Student nurse perceptions of experiential learning to understand personality disorder.
MetadataShow full item record
WARRENDER, D. and MACPHERSON, S. 2018. Student nurse perceptions of experiential learning to understand personality disorder. British journal of mental health nursing [online], 7(4), pages 173-188. Available from: https://doi.org/10.12968/bjmh.2018.7.4.173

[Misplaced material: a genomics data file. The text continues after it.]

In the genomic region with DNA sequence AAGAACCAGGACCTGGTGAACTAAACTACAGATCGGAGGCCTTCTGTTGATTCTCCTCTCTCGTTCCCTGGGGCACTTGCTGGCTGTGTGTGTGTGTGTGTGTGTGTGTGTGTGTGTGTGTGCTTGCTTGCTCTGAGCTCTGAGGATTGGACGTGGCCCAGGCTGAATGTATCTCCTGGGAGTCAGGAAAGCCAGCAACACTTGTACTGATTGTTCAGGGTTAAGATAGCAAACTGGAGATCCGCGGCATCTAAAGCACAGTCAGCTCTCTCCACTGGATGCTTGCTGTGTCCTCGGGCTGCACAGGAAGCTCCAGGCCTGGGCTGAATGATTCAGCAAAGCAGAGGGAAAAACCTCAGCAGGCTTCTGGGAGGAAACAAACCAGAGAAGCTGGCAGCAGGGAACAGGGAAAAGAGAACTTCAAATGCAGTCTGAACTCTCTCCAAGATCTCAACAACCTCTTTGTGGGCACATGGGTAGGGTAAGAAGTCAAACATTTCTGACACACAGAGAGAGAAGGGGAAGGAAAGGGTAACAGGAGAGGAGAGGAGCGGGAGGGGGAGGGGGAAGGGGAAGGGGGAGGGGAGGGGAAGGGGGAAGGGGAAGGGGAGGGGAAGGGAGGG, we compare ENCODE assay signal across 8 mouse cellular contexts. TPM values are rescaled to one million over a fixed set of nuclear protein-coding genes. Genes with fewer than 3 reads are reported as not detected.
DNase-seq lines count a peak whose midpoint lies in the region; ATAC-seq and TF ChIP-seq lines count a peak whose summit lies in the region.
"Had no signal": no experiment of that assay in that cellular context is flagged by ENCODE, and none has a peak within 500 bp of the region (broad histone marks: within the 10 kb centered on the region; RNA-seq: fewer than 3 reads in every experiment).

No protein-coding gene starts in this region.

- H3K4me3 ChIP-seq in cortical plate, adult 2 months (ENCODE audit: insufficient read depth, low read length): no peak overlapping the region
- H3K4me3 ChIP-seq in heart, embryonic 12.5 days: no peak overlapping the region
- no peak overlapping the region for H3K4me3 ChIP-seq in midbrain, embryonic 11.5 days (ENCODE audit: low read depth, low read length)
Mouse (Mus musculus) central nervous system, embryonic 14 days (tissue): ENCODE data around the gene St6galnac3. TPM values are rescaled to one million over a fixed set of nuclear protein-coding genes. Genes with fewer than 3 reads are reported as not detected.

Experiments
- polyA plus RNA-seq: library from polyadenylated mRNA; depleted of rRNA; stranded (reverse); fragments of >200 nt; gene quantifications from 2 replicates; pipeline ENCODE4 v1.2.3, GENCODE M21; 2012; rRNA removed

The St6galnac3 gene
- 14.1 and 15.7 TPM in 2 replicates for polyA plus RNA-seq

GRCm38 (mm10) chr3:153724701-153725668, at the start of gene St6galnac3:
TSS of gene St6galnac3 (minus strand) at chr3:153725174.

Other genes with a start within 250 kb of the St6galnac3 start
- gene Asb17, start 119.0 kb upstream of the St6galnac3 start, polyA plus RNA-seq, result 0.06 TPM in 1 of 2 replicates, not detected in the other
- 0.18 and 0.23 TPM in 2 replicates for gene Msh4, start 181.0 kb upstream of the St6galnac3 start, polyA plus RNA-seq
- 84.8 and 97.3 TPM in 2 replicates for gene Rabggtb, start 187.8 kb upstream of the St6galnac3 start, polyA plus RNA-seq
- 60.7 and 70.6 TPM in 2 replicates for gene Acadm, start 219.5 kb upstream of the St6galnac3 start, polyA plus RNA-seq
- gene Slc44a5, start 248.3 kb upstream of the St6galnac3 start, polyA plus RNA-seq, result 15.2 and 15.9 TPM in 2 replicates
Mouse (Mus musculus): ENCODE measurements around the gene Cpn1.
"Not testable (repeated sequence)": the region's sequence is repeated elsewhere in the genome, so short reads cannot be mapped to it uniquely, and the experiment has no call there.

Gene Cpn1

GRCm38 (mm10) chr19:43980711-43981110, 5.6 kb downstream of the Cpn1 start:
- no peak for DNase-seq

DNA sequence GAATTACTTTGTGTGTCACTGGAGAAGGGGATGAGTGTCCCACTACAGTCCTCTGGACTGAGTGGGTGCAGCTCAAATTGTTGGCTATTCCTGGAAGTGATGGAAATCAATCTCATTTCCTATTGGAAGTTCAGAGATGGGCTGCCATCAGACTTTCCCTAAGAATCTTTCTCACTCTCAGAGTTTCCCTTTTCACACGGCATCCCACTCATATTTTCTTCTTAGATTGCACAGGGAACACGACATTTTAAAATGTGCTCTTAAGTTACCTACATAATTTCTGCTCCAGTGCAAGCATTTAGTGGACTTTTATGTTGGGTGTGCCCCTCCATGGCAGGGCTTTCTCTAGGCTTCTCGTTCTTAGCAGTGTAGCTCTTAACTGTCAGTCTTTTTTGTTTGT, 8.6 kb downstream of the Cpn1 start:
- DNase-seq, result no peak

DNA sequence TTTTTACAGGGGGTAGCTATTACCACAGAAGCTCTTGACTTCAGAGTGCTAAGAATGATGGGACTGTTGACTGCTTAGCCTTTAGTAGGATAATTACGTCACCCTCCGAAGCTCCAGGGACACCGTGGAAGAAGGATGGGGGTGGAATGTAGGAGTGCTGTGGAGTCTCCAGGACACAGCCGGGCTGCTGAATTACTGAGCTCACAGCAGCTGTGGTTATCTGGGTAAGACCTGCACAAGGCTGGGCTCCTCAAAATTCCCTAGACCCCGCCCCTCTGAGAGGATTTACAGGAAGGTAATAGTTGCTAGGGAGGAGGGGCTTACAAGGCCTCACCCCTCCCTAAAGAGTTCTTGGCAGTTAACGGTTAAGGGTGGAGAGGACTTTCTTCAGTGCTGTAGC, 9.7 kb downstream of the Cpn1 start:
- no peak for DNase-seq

The high prevalence of people with personality disorders in mental health settings suggests that there should be a dedicated focus on this area within pre-registration mental health nursing. People with personality disorder diagnoses have been described as a challenging group to work with, and this has led to negative perceptions and stigmatisation of the clinical label. A hypothesis that these negative perceptions are rooted in a lack of empathy, directly related to a lack of understanding of the lived experience of these conditions, led to the development of a teaching session utilising experiential learning. Aims were to proactively address stigmatisation through ‘fishing upstream’ and promoting an appreciation of the lived experience of the symptoms of a personality disorder diagnosis. Based in a university teaching pre-registration mental health nursing, the session used simulation to allow students to adopt the role of a person diagnosed with a with a personality disorder and interact in a facilitated scenario. A qualitative and phenomenological design saw the perceptions of four student nurses captured through focus group and interview. Students described the teaching session as beneficial in having improved their empathy and increased their understanding of the experience of people living with personality disorder diagnoses, allowing them the understanding to be able to challenge stigma, giving them a desire to role model good practice to others and increasing their confidence in working with people with personality disorder diagnoses. This has clear implications for practice through increasing understanding and reducing the potential for negative perceptions, thus potentially improving the experience of mental healthcare for people with personality disorders.